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ST. GUTHLAKE, HERMIT, AND PATRON OF THE ABBEY OF CROYLAND*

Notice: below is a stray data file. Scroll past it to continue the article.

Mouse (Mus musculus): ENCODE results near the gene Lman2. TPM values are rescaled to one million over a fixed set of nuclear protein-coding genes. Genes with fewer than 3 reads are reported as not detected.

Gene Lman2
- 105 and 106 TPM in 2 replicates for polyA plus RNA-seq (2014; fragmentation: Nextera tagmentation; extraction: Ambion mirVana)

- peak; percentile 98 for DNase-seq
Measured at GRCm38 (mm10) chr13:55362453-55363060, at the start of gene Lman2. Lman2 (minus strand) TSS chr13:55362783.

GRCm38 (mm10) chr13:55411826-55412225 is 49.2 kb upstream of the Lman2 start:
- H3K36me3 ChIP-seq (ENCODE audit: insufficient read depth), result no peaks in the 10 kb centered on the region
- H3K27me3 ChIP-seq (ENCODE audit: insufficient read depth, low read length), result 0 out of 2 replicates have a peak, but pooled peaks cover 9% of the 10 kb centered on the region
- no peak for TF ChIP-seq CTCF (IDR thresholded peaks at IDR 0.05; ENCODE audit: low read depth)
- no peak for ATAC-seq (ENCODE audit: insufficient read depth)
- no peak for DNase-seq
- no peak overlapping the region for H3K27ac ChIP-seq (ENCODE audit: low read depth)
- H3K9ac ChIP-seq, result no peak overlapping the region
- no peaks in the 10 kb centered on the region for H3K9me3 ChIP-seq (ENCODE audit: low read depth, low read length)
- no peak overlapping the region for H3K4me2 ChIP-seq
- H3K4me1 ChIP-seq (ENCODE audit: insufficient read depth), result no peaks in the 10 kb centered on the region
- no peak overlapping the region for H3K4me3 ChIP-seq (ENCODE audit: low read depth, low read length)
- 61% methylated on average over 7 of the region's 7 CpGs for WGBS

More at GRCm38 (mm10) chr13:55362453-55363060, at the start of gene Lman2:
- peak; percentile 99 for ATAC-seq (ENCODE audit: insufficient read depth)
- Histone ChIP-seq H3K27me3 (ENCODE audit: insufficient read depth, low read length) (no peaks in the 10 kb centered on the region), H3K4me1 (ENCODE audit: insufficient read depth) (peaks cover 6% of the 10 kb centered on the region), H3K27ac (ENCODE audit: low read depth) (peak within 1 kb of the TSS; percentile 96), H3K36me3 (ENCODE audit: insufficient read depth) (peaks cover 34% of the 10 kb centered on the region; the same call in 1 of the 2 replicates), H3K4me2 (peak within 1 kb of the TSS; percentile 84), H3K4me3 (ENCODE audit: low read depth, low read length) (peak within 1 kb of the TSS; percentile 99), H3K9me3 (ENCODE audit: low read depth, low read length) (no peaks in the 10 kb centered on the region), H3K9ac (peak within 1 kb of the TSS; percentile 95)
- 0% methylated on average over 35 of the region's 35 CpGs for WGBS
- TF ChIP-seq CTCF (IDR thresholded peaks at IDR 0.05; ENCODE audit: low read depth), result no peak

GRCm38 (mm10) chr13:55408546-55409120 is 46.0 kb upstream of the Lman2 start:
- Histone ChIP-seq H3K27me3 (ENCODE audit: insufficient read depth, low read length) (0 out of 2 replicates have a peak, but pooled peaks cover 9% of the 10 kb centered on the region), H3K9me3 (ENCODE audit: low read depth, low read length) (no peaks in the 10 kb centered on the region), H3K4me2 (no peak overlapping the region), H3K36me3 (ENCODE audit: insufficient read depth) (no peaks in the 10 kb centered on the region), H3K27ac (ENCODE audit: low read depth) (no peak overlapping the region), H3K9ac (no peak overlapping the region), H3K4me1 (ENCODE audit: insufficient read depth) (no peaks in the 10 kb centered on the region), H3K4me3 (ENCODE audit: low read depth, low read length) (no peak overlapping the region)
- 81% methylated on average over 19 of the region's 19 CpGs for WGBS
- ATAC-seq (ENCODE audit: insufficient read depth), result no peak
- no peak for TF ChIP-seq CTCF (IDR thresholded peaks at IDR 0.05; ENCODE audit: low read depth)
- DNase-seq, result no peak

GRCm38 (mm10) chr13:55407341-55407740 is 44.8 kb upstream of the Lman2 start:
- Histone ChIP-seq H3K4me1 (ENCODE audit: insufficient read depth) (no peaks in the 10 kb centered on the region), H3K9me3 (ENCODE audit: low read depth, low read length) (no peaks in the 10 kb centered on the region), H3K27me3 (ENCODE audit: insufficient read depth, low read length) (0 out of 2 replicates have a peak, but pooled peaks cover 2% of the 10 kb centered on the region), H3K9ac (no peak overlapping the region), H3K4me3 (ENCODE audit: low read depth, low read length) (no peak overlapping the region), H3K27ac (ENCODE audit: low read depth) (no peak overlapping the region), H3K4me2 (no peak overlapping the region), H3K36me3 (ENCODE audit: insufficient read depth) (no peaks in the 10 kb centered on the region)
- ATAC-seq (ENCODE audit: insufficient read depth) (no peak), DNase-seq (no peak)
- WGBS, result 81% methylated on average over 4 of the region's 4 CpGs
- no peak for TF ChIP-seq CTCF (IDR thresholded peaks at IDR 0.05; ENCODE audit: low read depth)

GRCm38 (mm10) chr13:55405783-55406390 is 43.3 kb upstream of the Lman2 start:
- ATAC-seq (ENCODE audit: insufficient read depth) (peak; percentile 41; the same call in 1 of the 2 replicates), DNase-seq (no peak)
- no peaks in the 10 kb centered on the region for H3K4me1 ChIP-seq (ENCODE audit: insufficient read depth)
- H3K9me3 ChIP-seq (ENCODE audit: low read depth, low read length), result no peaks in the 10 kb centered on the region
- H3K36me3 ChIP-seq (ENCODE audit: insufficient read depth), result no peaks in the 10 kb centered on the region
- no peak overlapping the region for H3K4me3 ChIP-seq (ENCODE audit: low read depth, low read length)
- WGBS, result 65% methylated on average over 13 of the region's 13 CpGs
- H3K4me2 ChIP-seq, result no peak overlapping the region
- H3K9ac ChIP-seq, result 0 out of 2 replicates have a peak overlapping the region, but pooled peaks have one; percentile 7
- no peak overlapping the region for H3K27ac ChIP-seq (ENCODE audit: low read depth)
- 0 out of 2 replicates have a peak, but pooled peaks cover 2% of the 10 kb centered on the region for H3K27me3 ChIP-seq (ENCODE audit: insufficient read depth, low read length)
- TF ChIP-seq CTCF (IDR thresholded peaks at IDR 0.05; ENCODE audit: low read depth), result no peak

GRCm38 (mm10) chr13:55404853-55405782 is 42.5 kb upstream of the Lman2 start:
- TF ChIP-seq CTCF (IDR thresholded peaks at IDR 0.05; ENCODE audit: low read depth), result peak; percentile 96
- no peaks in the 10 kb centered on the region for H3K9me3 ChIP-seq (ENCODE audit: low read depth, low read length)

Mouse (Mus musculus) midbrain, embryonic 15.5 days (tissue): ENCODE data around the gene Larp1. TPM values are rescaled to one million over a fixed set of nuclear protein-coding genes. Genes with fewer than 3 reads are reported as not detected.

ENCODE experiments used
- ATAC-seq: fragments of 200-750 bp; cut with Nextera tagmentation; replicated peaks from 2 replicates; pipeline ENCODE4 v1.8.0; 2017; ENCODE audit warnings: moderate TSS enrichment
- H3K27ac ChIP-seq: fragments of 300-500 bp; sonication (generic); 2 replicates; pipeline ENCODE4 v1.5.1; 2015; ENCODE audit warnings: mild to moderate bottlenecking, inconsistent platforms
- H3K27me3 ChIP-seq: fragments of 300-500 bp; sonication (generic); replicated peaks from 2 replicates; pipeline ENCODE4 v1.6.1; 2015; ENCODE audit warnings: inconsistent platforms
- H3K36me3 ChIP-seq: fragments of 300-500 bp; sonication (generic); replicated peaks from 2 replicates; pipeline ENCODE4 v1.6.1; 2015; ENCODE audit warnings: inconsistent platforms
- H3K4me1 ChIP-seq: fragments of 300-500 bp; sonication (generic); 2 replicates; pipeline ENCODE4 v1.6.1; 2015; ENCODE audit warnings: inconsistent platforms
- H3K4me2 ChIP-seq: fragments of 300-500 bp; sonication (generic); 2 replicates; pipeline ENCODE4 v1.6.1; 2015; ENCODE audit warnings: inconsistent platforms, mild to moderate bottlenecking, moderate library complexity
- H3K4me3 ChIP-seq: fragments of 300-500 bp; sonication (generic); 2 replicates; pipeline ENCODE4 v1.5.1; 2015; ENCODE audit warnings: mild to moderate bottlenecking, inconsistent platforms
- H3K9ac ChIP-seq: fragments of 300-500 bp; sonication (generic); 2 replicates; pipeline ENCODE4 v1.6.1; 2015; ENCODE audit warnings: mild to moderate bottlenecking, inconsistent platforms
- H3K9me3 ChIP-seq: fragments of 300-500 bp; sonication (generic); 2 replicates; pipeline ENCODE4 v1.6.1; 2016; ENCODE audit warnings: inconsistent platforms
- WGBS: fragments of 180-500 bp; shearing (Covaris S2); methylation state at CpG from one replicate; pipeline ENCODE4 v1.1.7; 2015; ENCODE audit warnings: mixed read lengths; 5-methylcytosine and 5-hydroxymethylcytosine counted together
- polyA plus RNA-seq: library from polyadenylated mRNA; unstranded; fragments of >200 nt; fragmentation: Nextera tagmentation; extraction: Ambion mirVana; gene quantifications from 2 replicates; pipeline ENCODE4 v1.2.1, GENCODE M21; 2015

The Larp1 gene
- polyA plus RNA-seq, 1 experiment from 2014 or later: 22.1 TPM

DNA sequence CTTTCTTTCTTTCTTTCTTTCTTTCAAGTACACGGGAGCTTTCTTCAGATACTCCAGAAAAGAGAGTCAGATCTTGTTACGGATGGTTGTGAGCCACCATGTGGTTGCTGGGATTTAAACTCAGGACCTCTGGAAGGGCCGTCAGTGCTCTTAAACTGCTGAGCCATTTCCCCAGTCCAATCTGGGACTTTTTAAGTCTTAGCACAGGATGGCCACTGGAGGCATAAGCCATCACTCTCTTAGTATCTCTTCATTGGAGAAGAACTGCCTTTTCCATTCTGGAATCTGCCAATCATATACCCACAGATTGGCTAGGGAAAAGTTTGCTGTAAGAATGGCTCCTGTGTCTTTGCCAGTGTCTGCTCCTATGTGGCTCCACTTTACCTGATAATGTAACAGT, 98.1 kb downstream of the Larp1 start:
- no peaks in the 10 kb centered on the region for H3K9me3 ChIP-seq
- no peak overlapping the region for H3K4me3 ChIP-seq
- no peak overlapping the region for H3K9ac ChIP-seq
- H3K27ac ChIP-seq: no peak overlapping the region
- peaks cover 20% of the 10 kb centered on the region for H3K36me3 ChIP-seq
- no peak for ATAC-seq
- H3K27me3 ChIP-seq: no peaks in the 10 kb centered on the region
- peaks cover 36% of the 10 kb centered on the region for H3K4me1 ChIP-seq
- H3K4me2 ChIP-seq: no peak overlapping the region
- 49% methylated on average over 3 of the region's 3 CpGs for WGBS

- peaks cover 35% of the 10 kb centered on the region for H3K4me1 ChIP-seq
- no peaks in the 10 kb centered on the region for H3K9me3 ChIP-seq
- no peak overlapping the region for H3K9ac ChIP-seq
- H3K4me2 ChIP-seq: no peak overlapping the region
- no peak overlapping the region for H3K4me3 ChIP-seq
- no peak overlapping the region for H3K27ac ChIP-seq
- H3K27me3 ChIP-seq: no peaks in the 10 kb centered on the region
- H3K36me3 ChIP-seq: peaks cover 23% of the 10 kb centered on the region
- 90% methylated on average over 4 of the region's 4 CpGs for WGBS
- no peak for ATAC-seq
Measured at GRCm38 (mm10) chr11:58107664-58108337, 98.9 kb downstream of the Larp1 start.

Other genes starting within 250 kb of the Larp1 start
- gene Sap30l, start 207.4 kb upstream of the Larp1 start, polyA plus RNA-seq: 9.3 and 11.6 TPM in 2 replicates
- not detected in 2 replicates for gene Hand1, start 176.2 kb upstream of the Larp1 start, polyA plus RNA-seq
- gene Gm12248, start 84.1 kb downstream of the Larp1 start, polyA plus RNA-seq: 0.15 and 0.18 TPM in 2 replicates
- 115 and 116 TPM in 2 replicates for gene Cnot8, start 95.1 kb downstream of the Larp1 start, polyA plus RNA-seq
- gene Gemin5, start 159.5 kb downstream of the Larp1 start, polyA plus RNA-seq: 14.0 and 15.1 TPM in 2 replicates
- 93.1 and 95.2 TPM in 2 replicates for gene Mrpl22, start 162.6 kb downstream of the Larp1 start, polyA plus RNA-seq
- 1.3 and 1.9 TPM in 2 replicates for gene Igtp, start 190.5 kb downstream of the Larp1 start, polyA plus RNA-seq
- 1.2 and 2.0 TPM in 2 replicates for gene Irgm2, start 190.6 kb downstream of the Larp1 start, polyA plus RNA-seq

HE was a nobleman, and in his youth served in the armies of Ethelred, king of Mercia: but the grace of God making daily stronger impressions on his heart, in the twenty-fourth year of his age he reflected how dangerous a thing it is to the soul to serve in wars which too often have no other motive than the passions of men and the vanities of the world, and resolved to consecrate the remainder of his life totally to the service of the King of kings. He passed two years in the monastery of Repandun, studying to transcribe the virtues and mortifications of all the brethren into the copy of his own life. After this novitiate in the exercises of an ascetic life, with the consent of his superior, in 699, with two companions, he passed in a fisher’s boat into the isle of Croyland, on the festival of St. Bartholomew, whom he chose for his patron, and, by having recourse to his intercession, he obtained of God many singular favors. Here he suffered violent temptations and assaults, not unlike those which St. Athanasius relates of St. Antony: he also met with severe interior trials, but likewise received frequent extraordinary favors and consolations from God. Hedda, bishop of Dorchester, visiting him, ordained him a priest. The prince Ethelbald, then an exile, often resorted to him, and the saint foretold him the crown of the Mercians, to which he was called after the death of king Coelred, in 719. The saint, foreknowing the time of his death, sent for his sister Pega,† who lived a recluse in another part of the fens, four leagues off to the west. He sickened of a fever, and on the seventh day of his illness, during which he had said mass every morning, and on that day by way of viaticum, he sweetly slept in our Lord, on the 11th of April, 714, being forty-seven years old, of which he had passed fifteen in this island. See his life written by Felix monk of Jarrow, a contemporary author, from the relation of Bertelin, the companion of the saint’s retirement, with the notes of Henschenius;* Mabillon, Acta Bened. t. 3, p. 263, n. 1. See also his short English-Saxon life, Bibl. Cotton. Julius, A. X.








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